How WHO Plans to Work on Global Health in 2021?
Written by Arundhathi Enamela
Edited by Payal Tyagi and Amy Gregory
WHO has witnessed major global effects of COVID-19. The organization was persistent in cautioning various countries about the impact of the pandemic. In 2020, there was a very special emphasis on wearing a mask, washing hands and social distancing. There was a constant battle against the virus, which also led to a public health emergency.
2020 also brought global distress, and it was a grief-stricken time for many. Fortunately, the discovery and successful trials of the COVID-19 vaccine brought some relief before the end of the year, and pharmaceutical companies began manufacturing it for global supply.
Now, WHO plans to make enduring efforts in improving public health in 2021, so let’s quickly find out about their plan of action:
1. Improve advanced preparation for health risks.
WHO plans to work with various countries to improve their preparation for pandemics and health emergencies. For this purpose, it is important to work together to make sure that everyone is safe and well-prepared.
2. Ensuring safety in medical care.
Safe tests, effective vaccines, and treatments are necessary in health systems and putting these in place is also one of the strategies proposed by WHO. Targets for ACT-Accelerator include the distribution of 2 billion vaccines, 245 million treatments, testing of 500 million people in low and middle-income countries and the strengthening of health systems needed to support them.
Moreover, health inequities such as income, gender, ethnicity, etc. will also be addressed in remote and rural areas and WHO will guide education, occupation and employment. Furthermore, on World Health Day, 7th April 2021, WHO will call for global action to address health inequities.
3. Monitor the health sector.
The pandemic has altered our lives and has exposed us to new experiences, including awareness around the significance of our health systems. With this in mind, WHO plans to work strenuously on three levels to strengthen their systems. In the first level, WHO will roll out new primary health care programmes such as pregnancy care, maternal care, immunization, and mother and child health care. A global campaign will be in force in 2021 as WHO has officially announced it as the International Year of Health and Care Workers.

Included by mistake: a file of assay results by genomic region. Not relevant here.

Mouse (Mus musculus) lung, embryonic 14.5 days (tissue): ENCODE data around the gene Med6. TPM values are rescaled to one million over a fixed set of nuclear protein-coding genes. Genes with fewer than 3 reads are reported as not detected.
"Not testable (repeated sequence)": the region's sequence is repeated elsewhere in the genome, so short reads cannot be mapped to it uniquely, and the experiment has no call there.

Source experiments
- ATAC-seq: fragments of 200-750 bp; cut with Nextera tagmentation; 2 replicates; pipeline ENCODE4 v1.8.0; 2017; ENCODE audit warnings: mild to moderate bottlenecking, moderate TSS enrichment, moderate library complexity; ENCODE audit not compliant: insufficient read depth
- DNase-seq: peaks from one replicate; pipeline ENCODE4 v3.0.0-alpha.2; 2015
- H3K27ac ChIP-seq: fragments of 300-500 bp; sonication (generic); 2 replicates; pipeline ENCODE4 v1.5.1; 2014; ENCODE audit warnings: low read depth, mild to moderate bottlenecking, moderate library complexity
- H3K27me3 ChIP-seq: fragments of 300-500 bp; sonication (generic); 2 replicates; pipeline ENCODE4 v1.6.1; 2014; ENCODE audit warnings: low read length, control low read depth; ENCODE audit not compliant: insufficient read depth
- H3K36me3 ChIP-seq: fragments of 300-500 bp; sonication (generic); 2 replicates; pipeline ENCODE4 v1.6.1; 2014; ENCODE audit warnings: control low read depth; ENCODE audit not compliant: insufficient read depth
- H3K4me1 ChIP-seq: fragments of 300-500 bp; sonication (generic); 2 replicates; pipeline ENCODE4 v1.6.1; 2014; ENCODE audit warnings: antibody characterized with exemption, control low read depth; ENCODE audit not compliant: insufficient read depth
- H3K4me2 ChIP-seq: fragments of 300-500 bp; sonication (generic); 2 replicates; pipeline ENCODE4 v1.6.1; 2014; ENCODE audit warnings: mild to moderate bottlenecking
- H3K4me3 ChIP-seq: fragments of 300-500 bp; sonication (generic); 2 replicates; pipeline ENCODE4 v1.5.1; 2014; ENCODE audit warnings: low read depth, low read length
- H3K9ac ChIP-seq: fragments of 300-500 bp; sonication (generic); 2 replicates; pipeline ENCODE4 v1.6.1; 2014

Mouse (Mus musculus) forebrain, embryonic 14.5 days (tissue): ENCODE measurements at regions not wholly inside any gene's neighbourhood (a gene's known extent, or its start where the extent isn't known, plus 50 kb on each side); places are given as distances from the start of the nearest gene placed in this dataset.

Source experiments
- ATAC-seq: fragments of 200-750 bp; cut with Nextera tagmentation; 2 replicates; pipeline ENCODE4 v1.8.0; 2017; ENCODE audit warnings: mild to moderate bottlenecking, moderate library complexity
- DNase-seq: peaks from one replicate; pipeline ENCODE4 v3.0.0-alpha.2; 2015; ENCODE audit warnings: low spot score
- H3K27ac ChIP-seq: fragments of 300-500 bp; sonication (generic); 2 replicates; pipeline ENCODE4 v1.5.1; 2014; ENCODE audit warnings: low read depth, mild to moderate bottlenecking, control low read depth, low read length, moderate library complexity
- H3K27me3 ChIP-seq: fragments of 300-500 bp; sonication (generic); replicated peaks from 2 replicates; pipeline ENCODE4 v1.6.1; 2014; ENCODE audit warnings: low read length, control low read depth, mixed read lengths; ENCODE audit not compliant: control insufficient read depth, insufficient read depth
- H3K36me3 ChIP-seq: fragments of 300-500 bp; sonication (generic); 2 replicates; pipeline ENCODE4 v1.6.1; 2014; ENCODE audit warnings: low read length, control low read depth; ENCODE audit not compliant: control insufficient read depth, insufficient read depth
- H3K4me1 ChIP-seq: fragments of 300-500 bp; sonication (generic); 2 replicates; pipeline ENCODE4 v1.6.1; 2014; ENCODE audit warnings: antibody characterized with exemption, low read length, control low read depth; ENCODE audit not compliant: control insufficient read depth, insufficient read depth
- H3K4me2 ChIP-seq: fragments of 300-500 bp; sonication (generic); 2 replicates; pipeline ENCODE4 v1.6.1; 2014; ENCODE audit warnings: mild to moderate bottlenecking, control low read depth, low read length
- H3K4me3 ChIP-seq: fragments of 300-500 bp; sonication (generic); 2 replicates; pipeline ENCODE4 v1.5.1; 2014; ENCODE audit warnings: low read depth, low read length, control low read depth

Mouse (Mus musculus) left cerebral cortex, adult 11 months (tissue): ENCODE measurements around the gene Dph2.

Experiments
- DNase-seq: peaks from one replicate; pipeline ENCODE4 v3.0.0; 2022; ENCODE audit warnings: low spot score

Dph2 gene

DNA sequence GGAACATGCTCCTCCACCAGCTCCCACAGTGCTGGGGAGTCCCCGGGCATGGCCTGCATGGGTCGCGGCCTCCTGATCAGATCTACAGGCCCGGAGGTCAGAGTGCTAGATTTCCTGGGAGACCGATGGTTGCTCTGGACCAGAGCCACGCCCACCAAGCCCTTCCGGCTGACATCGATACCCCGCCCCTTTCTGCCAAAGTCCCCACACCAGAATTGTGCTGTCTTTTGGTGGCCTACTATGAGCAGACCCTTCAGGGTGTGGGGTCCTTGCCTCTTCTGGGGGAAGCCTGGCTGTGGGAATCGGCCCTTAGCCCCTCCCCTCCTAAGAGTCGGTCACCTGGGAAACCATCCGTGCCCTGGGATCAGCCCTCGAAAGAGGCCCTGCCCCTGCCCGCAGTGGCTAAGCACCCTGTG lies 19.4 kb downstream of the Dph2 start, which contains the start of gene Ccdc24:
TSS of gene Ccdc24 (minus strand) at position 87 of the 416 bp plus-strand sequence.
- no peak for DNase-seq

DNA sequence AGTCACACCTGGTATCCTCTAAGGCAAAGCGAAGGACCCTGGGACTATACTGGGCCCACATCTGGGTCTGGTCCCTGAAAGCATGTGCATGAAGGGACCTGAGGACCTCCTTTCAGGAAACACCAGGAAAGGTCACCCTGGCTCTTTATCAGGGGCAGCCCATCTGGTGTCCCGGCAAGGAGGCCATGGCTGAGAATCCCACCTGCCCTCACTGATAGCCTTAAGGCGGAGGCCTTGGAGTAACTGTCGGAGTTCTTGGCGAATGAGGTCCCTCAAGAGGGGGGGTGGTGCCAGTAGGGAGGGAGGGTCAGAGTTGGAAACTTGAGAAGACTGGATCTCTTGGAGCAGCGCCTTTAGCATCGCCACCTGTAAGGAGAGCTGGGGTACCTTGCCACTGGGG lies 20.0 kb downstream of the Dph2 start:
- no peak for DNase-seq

4. Preparation for medicines.
Effective medicines for treating infectious diseases have always been essential and with this in view, WHO is dedicated to launching effective medicines to treat and manage new diseases. As a step forward, WHO is partnering with the Food and Agricultural Organization and World Organization for Animal Health (OIE) to discuss an action plan for tackling antimicrobial resistance and to put emergency plans in place.
5. Leadership in improving global health.
WHO proposes monitoring the latest scientific developments surrounding COVID-19, to make efforts to acquire health data from organizations and progress through health-related Sustainable Development Goals.
6. Work on communicable diseases.
WHO has effectively reduced polio, HIV, malaria and other diseases, but with COVID-19, there were significant setbacks. In 2021, WHO is revitalizing its efforts, not only to resume vaccine supplies for other diseases but also to intensify its efforts in the eradication of the diseases.
7. Promote mental health programs.
The organization witnessed a huge negative impact on mental health during COVID-19. To support public health, WHO will expand its efforts in building community-based mental health care programs, especially for those residing in conflicted areas and natural-disaster-affected areas.
8. Build better health.
The health sector is now at the forefront of the fight against COVID-19, and WHO has a new manifesto to address climate change, health, air pollution, and air quality. The organization is also working on the betterment of nutrition and food systems to ensure food safety globally.
9. Collaboration between nations.
As a key principle, WHO plans to encourage amicable collaboration among nations, institutions, communities, and individuals to close the communication gaps. There is a scope that viruses may thrive in some of these lacunas. Hence, to build new initiatives at a national level, WHO will strengthen partnerships both at the government and private sectors. Furthermore, the organization also plans to work through its scientific collaborations and the WHO Academy.
This structure outlined by WHO appears to be a comprehensive and beneficial approach to managing COVID-19 and preventing future pandemics. As things get better and progress is made, the global health system will certainly experience advancements in many aspects.